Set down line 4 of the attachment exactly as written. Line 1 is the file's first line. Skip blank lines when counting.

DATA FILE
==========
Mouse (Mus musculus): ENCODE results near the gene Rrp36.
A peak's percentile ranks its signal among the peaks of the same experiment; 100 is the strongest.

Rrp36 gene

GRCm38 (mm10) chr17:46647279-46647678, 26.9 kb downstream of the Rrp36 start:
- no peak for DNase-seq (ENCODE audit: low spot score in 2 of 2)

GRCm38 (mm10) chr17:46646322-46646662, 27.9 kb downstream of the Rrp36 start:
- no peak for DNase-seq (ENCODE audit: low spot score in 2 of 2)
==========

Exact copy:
GRCm38 (mm10) chr17:46647279-46647678, 26.9 kb downstream of the Rrp36 start: